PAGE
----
My comments on the document were longer than the document itself. The response: "This is a method of storytelling to get people engaged."

According to Skippy, making stuff up about a science site is A-OK as long as people get interested. So Skippy, what happens when the visitors do get interested, and do their own investigations, and find out you fed them the science communication version of used tissues? Is this still engaging storytelling?

In my frustration, I took to Twitter. Here is what I posted:
That post struck a chord with people: I've never had a viral tweet, but a lot of people agreed with this approach. To me it's a sign that people are getting a bit tired of the same old insulting scicomm that marketing types and large-platform media are offering.

I cannot blame them. When a TV program, documentary, billboard, tourism brochure, marketing strategy, etc., presents a cheap and lazy science story to engage their target audience, they are not doing it from a place of respect. They are demonstrating that they do not respect either the science or their audience.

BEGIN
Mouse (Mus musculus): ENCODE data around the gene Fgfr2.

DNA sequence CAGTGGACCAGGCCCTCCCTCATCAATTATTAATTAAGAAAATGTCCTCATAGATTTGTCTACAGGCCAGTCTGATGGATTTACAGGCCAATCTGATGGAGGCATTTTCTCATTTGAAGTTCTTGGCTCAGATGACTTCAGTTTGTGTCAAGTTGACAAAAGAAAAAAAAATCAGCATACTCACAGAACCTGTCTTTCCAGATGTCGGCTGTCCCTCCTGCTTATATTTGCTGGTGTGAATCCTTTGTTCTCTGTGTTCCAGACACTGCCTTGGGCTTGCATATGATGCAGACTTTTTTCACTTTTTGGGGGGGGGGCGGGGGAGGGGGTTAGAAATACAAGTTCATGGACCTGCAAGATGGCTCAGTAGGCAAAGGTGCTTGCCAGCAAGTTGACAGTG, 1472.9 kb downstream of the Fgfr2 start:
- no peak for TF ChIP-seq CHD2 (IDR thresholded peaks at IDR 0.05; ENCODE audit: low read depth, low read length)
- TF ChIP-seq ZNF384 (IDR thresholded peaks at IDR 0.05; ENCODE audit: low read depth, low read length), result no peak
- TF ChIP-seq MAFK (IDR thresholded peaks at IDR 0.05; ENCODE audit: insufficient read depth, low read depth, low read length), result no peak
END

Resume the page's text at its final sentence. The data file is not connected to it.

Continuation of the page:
I am angry and frustrated at this lazy, disrespectful approach to science-related engagement. Anyone feeding you a sensationalized story "because it's engaging" is essentially lying to you. They don't want you to know that they think you are too thick to appreciate the facts. People should be insulted when they are presented with sloppy advertising, cringe-worthy network programming, and Barney-fied displays. You're being insulted right to your face, except the people doing the insulting get to hide behind their networks and billboards. For every "Hunting Bigfoot" show and use of Jurassic Park imagery to push dinosaurs, you are being told your interest is worth the minimal effort. They are using their large platforms to decide FOR YOU what you have the smarts to understand. If someone wearing a Big Network badge walked up to you and said "You are too dense to understand the real information," would you accept that? I hope not, and I hope you don't accept it when it's presented to you in the form of a sign, TV show, or tourism campaign.